Broadgate Jeremy Hunt’s Latest Eco Disaster

Richard Serra Sculpture Displaced In Unwanted Redevelopment

On the 15 June Culture secretary Jeremy Hunt blocked English Heritage from grade two listing the much admired Brutalist Broadgate buildings 3, 4 and 6, designed by Peter Foggo of Arup Associates in the mid-1980s. This example of city of London architecture is considered to be some of the best designs produced in the Thatcher years. The plan now is to knock down the 25 year old buildings to make way for a much larger structure, housing the HQ for Swiss bank UBS. The replacement design involves a new 75m-high bank structure employing 6,000 people including 3,000 traders. UBS are trying to move its headquarters from Switzerland to London because the Swiss tax regulators are tightening up banking, or to put it another way, the tax regulations in London are actually seen as lenient in comparison to those of Switzerland, a country which has based its entire economy on tax dodging.

The protection of buildings act would have been the only spanner in the way of this major re-development. Hunt’s actions not only stops listing status by central government, but also stops local government ordering any protective status for themselves. Campaigners had been hoping that local officials might have been able to step in and save the buildings at the last moment but this is now unlikely. The buildings have already been cleared of tenants and the project is predicted to take 42 months from demolition to completion. The plan will green light British Land ,funded by the Blackstock private equity group to replace Broadgate with a 700,000sq ft “groundscraper” designed by the Gherkin’s architect, Ken Shuttleworth.

The listing case was carefully considered by English Heritage, and refusal to list the Broadgate Estate was made more quickly than expected. This follows much speculation that listing would be interpreted as a signal that The City of London was no longer “open for business”.  Jon Wright of the 20th century society recently wrote; “We believe that the ongoing vitality of the City rests on it retaining and valuing the best buildings of all periods of its construction. This is the latest in a line of recent cases where the C20 Society believe factors other than those that should be considered in the listing process have decided the fate of an important historic building. Only “architectural or historic significance” should be taken into account. This decision can do little to give confidence in a decision making process which has huge impact on the lives of many today, and the legacy we leave for future generations.  Like Preston Bus Station, Birmingham Central Library, Redcar Library, the Commonwealth War Graves Building and the South Bank Centre, Broadgate has been turned down for designation by a system which gives a single politician huge personal power.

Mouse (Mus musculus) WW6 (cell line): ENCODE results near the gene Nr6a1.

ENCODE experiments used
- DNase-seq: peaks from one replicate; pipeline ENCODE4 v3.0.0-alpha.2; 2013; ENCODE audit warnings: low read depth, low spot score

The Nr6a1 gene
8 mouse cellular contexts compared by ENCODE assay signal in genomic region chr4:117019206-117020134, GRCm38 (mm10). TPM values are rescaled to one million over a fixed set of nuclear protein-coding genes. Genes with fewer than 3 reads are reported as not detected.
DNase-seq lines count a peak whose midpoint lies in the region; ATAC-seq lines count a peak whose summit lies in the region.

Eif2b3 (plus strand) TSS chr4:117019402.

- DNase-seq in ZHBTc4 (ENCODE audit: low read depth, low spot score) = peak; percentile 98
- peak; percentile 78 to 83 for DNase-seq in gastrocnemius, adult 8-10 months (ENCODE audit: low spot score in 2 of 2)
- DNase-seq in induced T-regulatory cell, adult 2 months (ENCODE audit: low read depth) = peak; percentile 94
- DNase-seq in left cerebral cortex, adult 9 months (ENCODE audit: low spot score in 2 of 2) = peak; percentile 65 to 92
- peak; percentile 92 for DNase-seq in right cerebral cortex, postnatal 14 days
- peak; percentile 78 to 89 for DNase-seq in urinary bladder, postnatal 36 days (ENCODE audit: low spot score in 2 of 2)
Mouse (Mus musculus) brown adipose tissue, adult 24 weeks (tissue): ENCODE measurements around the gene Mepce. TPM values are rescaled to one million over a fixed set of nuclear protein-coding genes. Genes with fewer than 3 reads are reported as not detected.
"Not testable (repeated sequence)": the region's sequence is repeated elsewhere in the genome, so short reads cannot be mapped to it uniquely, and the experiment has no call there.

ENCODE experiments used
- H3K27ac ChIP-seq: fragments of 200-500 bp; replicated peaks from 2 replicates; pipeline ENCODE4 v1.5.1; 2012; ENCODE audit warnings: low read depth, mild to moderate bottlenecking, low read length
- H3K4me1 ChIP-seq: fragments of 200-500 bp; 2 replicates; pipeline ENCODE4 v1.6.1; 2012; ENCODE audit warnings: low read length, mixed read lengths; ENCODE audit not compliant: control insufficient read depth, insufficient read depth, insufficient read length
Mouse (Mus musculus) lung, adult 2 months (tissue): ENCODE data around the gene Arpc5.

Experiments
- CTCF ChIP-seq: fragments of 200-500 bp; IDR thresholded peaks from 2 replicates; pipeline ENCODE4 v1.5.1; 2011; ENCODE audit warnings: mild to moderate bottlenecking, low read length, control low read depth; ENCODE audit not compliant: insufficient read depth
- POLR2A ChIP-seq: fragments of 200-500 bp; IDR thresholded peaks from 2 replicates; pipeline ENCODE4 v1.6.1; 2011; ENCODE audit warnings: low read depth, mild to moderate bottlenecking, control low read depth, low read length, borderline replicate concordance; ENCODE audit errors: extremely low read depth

The recommended Grade II* listing is reflective, not just of national but international significance, and Broadgate was indeed celebrated in that arena when constructed. London may be open for business, but the loss of Broadgate’s best buildings will send another clear message: that the process by which we have assessed and designated our collective built heritage since 1945 has broken down”.

The project will also displace major public art works by Richard Serra and Barry  Flannagan. The Broadgate development was designed to incorporate public spaces and works of art in a creative way, bringing a human scale to the design. The new UBS building could be build anywhere in the city mile. The question remains, Why Here? We now have to wait and see if the destruction of this great 20th century complex, creating disruption for all working in the area with its negative ecological impact, carbon footprint and profligate waste of resources is justifiable. So much for David Cameron’s ‘Green’ building policies.

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